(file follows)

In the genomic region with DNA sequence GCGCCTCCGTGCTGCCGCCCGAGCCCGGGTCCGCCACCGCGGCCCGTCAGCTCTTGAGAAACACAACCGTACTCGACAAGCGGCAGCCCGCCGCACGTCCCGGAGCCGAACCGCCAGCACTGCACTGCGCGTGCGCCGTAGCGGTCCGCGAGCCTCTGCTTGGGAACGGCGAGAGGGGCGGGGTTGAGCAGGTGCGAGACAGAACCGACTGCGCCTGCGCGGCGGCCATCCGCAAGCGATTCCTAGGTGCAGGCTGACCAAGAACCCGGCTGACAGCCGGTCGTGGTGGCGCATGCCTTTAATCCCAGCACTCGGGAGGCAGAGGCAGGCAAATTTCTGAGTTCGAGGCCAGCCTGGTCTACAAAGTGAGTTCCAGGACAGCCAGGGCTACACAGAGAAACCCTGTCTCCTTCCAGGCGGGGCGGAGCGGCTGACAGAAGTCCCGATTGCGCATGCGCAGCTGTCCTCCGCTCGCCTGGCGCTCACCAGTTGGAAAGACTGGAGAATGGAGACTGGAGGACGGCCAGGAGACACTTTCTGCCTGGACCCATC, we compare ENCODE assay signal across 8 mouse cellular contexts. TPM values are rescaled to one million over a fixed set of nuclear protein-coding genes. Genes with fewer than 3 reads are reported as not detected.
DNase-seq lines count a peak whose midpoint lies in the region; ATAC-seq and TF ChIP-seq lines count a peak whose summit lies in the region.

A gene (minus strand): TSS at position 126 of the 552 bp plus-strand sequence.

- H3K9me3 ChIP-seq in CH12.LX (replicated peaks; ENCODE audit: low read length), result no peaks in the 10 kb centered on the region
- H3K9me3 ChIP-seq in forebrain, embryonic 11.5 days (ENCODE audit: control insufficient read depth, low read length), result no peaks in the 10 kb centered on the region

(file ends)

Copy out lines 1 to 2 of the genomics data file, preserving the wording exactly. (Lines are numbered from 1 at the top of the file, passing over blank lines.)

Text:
In the genomic region with DNA sequence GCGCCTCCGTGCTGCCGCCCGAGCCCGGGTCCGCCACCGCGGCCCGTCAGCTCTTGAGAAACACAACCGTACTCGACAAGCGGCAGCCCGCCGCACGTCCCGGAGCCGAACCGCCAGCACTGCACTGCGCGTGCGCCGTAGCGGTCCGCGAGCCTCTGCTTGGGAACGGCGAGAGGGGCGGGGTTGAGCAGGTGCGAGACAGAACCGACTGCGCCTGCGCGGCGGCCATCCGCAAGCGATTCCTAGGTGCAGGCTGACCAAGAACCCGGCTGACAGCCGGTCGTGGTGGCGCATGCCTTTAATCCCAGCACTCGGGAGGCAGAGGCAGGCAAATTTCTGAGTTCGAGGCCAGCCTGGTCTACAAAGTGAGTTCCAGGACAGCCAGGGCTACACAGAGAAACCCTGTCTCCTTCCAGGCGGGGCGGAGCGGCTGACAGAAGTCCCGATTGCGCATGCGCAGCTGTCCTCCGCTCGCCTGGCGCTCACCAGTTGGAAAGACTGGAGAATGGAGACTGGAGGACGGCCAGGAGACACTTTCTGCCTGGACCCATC, we compare ENCODE assay signal across 8 mouse cellular contexts. TPM values are rescaled to one million over a fixed set of nuclear protein-coding genes. Genes with fewer than 3 reads are reported as not detected.
DNase-seq lines count a peak whose midpoint lies in the region; ATAC-seq and TF ChIP-seq lines count a peak whose summit lies in the region.